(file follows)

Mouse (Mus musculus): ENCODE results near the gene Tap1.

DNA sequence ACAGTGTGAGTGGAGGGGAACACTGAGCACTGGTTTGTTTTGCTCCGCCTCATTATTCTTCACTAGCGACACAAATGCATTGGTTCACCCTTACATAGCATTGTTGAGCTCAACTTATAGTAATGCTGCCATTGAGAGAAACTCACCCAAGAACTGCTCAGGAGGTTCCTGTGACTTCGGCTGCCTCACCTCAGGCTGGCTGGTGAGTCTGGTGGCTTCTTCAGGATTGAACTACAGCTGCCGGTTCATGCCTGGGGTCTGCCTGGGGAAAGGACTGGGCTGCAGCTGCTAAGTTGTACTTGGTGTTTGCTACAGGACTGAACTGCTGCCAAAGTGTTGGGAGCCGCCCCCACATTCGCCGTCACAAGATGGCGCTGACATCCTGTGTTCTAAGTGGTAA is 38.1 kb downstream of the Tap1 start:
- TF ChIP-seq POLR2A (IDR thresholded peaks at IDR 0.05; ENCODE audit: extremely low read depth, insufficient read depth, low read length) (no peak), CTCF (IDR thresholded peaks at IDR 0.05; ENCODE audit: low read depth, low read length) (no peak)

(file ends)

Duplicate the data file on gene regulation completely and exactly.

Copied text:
Mouse (Mus musculus): ENCODE results near the gene Tap1.

DNA sequence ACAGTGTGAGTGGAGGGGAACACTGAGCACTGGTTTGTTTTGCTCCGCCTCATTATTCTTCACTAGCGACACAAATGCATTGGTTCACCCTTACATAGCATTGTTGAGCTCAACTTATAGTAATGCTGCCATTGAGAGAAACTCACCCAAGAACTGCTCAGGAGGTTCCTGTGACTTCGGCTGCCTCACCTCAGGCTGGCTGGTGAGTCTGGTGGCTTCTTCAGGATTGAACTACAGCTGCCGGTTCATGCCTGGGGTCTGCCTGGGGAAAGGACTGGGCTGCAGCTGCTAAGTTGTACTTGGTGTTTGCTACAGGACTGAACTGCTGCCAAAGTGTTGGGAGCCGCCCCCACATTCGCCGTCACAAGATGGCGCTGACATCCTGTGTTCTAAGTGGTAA is 38.1 kb downstream of the Tap1 start:
- TF ChIP-seq POLR2A (IDR thresholded peaks at IDR 0.05; ENCODE audit: extremely low read depth, insufficient read depth, low read length) (no peak), CTCF (IDR thresholded peaks at IDR 0.05; ENCODE audit: low read depth, low read length) (no peak)